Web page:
Meet a CBA Student Veteran
Nicole Higgins is on track to finish her Master of Business Administration degree in a record two semesters. The 31-year-old is taking 18 credit hours, raising her 3-year-old daughter and planning a wedding — but she keeps her demanding schedule in perspective.
“It’s not as rigorous as the experiences I had in the military,” she says.
Higgins served eight years in the Hawaii Army National Guard, deploying to Iraq and Kuwait in support of Operation Iraqi Freedom. The Lincoln, Nebraska, native joined as a junior in high school. When her peers were soaking in their summer vacation, Higgins was sweating at basic training. At 19, she deployed to Iraq — the youngest person in her section. There, she managed logistics and ordered supplies for over 3,000 soldiers.
“It was a lot of responsibility,” she says, explaining that she mastered time management and backwards planning. “You have to be on top of things all the time.”
Now, she uses those same skills in an entirely different context: the classroom.
“Having that life experience behind me has made me a more focused and motivated student,” she says.
With her sights set on an accounting career, Higgins opted for an MBA to get “a well-rounded educational experience,” she says. “The curriculum is varied. The professors are amazing and invested.”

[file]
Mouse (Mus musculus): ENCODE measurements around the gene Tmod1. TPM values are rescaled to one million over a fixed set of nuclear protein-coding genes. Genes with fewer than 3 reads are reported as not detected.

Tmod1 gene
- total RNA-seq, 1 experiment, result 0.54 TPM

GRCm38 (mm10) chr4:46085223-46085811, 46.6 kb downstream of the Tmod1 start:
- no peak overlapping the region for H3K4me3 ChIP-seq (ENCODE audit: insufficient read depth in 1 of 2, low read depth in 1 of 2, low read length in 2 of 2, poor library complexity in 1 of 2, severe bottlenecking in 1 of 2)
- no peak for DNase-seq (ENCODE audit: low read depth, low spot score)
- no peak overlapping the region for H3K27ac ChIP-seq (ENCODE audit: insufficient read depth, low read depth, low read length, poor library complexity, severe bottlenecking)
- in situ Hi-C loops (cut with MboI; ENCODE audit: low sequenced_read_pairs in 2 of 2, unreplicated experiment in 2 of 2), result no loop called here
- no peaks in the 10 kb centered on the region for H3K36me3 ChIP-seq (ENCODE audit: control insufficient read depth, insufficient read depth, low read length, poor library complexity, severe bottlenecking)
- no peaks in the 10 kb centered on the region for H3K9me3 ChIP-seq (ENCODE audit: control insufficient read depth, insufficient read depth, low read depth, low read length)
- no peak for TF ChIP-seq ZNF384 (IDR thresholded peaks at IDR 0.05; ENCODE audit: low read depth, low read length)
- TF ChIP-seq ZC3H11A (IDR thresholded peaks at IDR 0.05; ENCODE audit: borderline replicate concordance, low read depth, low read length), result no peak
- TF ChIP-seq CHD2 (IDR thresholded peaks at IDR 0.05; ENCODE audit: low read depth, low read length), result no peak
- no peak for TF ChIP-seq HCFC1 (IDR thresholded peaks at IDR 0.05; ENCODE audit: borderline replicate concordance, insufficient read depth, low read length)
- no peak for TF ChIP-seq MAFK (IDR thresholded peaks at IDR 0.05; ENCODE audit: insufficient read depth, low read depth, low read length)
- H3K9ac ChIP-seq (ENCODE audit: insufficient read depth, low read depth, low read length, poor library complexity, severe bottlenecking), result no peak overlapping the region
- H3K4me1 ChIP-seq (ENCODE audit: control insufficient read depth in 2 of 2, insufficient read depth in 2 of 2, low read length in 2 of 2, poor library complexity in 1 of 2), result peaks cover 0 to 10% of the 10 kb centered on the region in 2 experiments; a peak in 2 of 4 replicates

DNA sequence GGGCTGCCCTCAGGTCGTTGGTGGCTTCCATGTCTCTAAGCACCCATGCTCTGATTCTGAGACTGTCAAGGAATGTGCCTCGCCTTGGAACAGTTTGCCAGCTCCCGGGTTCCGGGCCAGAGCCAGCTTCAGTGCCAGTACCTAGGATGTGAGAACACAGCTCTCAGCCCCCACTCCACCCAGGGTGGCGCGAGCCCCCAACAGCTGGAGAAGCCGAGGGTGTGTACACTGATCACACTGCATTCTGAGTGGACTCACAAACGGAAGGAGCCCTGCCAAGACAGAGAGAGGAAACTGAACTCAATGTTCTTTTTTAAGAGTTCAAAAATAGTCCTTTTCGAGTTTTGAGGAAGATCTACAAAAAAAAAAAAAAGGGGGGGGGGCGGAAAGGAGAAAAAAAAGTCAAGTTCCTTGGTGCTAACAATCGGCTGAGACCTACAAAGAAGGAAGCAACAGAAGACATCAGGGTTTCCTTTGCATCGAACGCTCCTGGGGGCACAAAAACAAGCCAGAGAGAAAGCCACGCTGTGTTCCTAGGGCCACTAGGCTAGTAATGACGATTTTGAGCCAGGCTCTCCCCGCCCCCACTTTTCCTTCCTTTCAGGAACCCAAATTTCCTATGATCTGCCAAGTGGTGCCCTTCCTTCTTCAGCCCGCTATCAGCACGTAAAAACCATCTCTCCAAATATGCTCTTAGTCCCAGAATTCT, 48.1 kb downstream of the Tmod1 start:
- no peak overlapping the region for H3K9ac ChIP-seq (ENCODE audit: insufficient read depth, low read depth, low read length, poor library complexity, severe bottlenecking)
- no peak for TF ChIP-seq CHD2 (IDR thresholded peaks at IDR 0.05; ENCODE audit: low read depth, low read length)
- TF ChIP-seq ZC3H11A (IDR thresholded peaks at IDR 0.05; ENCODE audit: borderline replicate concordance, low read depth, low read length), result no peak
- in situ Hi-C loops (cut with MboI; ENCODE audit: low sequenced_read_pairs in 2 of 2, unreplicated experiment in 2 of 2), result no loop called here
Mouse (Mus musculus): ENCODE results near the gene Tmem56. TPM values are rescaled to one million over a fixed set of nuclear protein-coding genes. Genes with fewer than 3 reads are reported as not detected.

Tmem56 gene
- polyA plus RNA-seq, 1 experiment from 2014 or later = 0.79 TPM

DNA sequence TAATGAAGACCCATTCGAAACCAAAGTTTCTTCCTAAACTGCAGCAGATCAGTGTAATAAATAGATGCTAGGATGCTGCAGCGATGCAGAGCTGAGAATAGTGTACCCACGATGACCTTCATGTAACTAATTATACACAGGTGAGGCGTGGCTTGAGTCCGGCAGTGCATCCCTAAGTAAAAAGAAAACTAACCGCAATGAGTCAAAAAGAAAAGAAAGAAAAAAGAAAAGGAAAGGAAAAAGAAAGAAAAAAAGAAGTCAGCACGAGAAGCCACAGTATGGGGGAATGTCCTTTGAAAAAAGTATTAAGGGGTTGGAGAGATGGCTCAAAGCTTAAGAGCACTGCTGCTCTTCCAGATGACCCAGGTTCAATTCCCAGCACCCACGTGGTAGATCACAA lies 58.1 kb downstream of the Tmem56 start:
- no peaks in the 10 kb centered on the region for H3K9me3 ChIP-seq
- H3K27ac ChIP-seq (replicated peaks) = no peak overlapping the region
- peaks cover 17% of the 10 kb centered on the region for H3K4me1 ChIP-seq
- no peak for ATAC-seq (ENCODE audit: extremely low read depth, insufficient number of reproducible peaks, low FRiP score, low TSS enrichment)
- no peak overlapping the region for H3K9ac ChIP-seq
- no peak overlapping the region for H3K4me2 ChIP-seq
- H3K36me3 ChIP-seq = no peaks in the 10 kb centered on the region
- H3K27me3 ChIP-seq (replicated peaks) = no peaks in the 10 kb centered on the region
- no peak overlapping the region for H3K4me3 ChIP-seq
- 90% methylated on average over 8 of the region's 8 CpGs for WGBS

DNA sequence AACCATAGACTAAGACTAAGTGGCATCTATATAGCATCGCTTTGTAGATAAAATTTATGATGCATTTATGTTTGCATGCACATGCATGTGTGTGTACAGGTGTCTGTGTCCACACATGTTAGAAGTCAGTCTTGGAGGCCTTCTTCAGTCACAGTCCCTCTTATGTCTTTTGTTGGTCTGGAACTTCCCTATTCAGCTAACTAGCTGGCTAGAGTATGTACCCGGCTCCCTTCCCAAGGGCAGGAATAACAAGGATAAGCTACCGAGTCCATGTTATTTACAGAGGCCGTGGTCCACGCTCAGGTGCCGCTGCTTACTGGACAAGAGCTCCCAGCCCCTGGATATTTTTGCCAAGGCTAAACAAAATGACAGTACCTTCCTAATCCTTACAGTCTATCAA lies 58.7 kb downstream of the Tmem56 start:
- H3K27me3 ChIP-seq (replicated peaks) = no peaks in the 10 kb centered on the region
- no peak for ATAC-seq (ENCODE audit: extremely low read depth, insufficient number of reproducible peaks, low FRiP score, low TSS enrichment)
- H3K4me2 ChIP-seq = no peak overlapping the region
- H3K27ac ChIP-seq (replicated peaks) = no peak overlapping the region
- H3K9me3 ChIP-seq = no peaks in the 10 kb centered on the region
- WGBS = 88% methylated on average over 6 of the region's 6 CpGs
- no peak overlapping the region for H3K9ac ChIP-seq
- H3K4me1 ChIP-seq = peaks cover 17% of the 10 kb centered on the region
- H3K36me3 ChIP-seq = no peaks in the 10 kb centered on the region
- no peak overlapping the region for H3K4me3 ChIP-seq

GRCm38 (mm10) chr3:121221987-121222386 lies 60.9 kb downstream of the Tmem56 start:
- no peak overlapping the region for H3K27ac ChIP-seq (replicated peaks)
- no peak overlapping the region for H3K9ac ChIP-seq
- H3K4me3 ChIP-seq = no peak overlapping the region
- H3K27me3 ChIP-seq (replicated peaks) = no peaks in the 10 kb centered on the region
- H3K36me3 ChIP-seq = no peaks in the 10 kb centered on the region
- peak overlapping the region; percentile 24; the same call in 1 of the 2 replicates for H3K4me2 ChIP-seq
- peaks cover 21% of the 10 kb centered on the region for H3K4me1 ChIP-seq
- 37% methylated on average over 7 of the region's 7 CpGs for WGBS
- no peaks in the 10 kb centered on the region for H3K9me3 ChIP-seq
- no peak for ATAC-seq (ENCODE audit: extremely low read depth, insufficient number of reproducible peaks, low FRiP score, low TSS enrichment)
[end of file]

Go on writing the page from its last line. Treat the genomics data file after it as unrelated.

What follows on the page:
Higgins also appreciates UNO’s Office of Military and Veteran Services, noting the staff’s willingness to help. “I’ve never had a VA office that’s so attentive,” she says.
The university — and the College of Business Administration — has long supported military men and women. For two years in a row, UNO has been named the best four-year school for military friendliness by Military Times magazine. In March, CBA also earned the top spot on the Military Times’ 2015 Best for Vets: Business Schools list.
“Faculty and students really welcome you and appreciate what you can bring to class discussions,” Higgins says. “I can’t count the number of times people have thanked me for my service. I couldn’t ask for a better experience.”
Next spring, Higgins secured a tax internship at Seim Johnson and will begin there full time after graduating in May. Although she’s eager to start her career, there are some aspects of the MBA program she’ll miss — in particular, the community.
“It’s been really easy to meet people and make friends,” she says. “In some ways, I’ll be sad I’m finishing so fast.”
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